> then he can remove the obstacle.

                        This technique will in most cases result in the removing of someone.
                        It won't always be your manager. I'd advise using this with caution.

                        > Another technique is to bring in outside help, although this will only work
                        > if you have a budget to do such a thing. For some inexplicable reason
                        > organisations continue to bring in 'big' consultants to say the same thing
                        > as the lower-level staff, just to get the higher levels of the hierarchy to
                        > listen.

                        There is some merit to this. But if the upper guys didn't ask the
                        question, they probably don't want to hear the answer.

                        Brian is offering some pretty direct advice here. It could work, and
                        it could backfire. From your imaginary Q&A I'm not convinced you have
                        a good handle on what the guys upstairs care about. That's the first
                        step, in my opinion.

                        Ronald E Jeffries
                        www.XProgramming.com
                        It's easier to act your way into a new way of thinking
                        than to think your way into a new way of acting. --Millard Fuller
                      • Bryan Dollery
                        Ron Jaffa-ries wrote Ron, it s Bryan, not Brian ;- ... A big-boss can t just change things. But, change from the top down in a hierarchical organisation is
                        Message 11 of 20 , Sep 30, 2001
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                          Ron Jaffa-ries wrote

                          Ron, it's Bryan, not Brian ;->

                          >
                          > Around Sunday, September 30, 2001, 9:02:50 PM, Bryan Dollery wrote:
                          >
                          > > Your arguments would suggest that this isn't your company, and that you
                          > > don't have the power to just change things. In this case you need to
                          > > convince a power that this is a good idea. The power in
                          > question is probably
                          > > the big-boss (or end-of-level-baddy, depending on your perspective).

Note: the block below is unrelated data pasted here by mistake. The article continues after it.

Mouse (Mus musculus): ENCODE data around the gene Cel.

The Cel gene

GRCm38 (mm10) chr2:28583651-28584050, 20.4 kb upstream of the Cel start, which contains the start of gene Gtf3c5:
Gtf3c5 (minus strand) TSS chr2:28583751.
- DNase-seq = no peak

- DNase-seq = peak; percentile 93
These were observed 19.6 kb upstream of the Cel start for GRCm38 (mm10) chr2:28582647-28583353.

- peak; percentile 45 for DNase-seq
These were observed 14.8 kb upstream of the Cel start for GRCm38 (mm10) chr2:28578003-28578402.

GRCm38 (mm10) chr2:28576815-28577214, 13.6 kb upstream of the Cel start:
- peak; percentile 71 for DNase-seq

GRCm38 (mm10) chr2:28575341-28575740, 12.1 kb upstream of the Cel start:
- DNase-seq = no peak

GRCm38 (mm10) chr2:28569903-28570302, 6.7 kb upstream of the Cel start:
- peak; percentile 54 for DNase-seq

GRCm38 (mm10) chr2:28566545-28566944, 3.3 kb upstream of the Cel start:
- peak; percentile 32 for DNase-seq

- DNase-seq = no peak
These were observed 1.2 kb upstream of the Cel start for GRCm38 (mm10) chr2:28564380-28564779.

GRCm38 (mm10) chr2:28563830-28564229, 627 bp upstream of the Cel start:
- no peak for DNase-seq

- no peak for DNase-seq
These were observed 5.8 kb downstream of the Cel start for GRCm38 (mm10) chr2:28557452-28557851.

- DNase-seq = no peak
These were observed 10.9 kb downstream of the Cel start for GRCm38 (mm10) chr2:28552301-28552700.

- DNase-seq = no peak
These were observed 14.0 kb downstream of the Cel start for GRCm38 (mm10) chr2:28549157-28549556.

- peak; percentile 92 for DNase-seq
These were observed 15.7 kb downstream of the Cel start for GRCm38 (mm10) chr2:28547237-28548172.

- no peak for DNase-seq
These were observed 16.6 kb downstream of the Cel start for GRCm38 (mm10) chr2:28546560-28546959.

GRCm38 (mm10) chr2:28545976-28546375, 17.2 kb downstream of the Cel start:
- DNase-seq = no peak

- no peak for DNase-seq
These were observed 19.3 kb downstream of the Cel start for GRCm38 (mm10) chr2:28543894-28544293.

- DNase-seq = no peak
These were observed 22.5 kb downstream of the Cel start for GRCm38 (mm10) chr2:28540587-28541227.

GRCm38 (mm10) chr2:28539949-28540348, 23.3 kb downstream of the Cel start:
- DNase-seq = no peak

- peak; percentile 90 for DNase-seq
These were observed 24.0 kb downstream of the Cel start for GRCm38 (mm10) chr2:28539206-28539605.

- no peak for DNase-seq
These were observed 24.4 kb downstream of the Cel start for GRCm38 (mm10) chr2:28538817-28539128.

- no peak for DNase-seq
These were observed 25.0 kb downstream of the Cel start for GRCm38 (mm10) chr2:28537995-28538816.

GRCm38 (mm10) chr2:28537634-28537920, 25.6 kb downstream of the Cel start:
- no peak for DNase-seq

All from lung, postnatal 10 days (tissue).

>
                          > Of course Brian neglects to mention that even if you ARE the big boss
                          > you can't just change things ...

                          A big-boss can't 'just' change things. But, change from the top down in a
                          hierarchical organisation is a lot easier than change from the bottom up. If
                          you're not in a hierarchical organisation then there is no big-boss role,
                          and therefore no glass-ceiling.

                          > <snip/>
                          >
                          > > If your manager won't shift, bypass him. The best place to go is to the
                          > > big-boss. Coerce him with lower risks, and increased ROI.
                          > That'll get him,
                          > > then he can remove the obstacle.
                          >
                          > This technique will in most cases result in the removing of someone.
                          > It won't always be your manager. I'd advise using this with caution.

                          In my experience this can lead to terrible fallout, think 'Nuclear Winter',
                          and should be avoided at all costs. However, if you are right, if XP will be
                          of benefit to the business, then the risk of discontent has to be weighed
                          against the benefits.

                          Also, Ron is suggesting that the XPer may be the one removed. This isn't
                          such a bad thing if you have met your objectives through your sacrifice. It
                          is unlikely that it will do your career much harm.

                          > > Another technique is to bring in outside help, although this
                          > will only work
                          > > if you have a budget to do such a thing. For some inexplicable reason
                          > > organisations continue to bring in 'big' consultants to say the
                          > same thing
                          > > as the lower-level staff, just to get the higher levels of the
                          > hierarchy to
                          > > listen.
                          >
                          > There is some merit to this. But if the upper guys didn't ask the
                          > question, they probably don't want to hear the answer.

                          I would suggest that they will always be asking about ROI and risk. I
                          suggest that they probably wouldn't know that it was possible to reduce risk
                          and increase return on their soft-dev projects because nobody has told them
                          that it is possible.

                          > Brian is offering some pretty direct advice here. It could work, and
                          > it could backfire. From your imaginary Q&A I'm not convinced you have
                          > a good handle on what the guys upstairs care about. That's the first
                          > step, in my opinion.